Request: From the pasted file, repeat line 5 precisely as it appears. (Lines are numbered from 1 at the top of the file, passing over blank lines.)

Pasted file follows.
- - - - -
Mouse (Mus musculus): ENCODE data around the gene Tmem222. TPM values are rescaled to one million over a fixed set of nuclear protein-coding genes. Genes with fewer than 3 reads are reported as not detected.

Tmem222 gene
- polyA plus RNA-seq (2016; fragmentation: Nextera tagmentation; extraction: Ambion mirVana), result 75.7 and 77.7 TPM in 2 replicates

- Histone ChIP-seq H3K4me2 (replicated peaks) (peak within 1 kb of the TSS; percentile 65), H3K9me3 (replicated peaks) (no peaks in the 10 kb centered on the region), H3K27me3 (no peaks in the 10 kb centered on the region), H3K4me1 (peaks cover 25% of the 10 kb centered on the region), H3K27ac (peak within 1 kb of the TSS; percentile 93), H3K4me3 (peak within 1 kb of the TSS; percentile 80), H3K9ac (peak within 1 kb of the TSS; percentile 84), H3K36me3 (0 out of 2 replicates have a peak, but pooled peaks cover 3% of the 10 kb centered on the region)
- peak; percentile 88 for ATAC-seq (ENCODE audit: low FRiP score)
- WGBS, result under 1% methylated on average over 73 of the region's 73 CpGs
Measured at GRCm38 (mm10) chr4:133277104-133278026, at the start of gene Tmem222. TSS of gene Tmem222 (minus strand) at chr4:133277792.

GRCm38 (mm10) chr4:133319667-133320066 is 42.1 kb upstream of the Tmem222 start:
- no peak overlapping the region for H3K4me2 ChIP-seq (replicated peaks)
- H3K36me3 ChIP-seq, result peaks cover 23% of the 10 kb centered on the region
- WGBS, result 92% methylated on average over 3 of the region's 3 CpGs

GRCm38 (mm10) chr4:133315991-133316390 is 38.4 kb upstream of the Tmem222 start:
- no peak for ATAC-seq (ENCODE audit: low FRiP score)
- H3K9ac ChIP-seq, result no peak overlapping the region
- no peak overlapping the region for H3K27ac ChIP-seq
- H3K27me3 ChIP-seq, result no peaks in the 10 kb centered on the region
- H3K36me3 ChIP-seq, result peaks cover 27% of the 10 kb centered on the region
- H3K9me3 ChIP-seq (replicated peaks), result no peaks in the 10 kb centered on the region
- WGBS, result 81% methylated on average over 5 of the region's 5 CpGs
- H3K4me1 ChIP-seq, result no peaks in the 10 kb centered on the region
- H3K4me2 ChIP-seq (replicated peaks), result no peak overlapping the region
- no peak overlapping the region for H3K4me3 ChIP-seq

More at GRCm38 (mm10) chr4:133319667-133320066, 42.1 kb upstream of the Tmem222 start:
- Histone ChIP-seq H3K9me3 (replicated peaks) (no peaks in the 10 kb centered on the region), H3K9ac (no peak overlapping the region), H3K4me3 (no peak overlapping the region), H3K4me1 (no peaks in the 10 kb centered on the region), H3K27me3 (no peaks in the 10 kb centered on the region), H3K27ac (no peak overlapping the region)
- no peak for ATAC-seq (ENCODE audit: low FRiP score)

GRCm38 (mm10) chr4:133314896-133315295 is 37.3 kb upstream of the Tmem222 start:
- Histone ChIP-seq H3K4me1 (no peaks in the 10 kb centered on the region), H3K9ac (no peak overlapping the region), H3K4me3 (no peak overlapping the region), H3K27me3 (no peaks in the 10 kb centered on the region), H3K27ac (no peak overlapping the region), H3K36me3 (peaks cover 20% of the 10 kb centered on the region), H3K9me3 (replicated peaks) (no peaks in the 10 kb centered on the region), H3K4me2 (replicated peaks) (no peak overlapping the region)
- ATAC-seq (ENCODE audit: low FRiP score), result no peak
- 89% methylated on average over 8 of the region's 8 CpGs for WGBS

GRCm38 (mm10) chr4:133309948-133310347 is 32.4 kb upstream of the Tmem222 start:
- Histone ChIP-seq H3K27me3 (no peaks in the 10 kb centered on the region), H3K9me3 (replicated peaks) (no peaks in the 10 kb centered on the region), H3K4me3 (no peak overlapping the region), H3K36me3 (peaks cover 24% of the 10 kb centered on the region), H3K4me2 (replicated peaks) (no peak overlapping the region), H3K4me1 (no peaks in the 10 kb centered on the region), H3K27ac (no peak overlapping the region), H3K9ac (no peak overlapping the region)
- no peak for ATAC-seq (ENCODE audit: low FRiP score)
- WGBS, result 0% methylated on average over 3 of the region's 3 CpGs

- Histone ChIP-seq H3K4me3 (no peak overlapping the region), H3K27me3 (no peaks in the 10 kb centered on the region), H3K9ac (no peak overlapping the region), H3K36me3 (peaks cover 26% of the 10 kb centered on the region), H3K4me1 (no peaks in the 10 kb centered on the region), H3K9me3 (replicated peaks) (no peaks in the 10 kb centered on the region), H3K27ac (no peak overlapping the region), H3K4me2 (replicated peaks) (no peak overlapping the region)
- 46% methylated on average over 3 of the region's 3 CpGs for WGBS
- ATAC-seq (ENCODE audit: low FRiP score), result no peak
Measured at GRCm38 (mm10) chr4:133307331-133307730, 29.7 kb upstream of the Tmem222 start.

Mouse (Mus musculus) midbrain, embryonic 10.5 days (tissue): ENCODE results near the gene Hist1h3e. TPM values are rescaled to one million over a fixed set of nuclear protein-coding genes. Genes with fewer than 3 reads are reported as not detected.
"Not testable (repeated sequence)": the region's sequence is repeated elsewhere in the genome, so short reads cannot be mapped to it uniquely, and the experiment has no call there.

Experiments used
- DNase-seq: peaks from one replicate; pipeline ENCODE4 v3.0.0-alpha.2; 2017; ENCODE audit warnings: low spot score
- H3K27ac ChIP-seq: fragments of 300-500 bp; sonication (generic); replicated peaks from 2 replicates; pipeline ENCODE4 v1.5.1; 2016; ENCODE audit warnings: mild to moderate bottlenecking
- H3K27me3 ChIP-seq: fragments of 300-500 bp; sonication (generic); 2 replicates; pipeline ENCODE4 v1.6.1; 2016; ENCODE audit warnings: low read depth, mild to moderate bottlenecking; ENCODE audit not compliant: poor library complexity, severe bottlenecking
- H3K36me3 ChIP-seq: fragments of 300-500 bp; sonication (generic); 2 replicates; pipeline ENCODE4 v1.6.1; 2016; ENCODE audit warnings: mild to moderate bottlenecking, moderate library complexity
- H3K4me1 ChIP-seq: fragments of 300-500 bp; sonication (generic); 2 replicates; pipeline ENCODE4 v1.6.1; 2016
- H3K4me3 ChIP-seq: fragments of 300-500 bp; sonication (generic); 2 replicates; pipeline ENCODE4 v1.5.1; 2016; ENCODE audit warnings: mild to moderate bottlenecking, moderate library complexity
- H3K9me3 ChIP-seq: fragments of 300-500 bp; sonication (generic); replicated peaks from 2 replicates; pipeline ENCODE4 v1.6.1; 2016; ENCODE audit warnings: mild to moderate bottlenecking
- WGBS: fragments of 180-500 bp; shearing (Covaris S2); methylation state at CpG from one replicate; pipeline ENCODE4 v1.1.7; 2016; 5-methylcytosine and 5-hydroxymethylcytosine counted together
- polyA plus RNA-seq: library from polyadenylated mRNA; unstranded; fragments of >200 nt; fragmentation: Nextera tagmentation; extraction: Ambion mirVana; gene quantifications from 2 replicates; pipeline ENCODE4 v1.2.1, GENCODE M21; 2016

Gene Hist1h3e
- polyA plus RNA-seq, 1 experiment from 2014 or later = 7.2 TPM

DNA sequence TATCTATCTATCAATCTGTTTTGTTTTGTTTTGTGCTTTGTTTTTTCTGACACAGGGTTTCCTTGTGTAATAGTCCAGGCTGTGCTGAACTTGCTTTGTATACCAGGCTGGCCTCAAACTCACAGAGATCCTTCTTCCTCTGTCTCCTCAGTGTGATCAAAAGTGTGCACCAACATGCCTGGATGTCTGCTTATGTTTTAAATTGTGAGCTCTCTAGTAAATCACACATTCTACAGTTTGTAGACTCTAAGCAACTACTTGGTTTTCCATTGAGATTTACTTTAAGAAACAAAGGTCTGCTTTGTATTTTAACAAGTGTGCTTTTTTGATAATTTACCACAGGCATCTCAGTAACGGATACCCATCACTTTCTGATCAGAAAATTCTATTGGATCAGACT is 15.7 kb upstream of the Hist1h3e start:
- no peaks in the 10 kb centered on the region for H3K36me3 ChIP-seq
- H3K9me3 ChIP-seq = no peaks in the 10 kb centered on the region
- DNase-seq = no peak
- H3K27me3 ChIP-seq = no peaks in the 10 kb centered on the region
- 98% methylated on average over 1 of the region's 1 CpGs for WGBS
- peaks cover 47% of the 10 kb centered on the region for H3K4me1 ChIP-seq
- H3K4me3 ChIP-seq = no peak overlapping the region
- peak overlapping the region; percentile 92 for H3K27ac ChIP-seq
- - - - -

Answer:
- peak; percentile 88 for ATAC-seq (ENCODE audit: low FRiP score)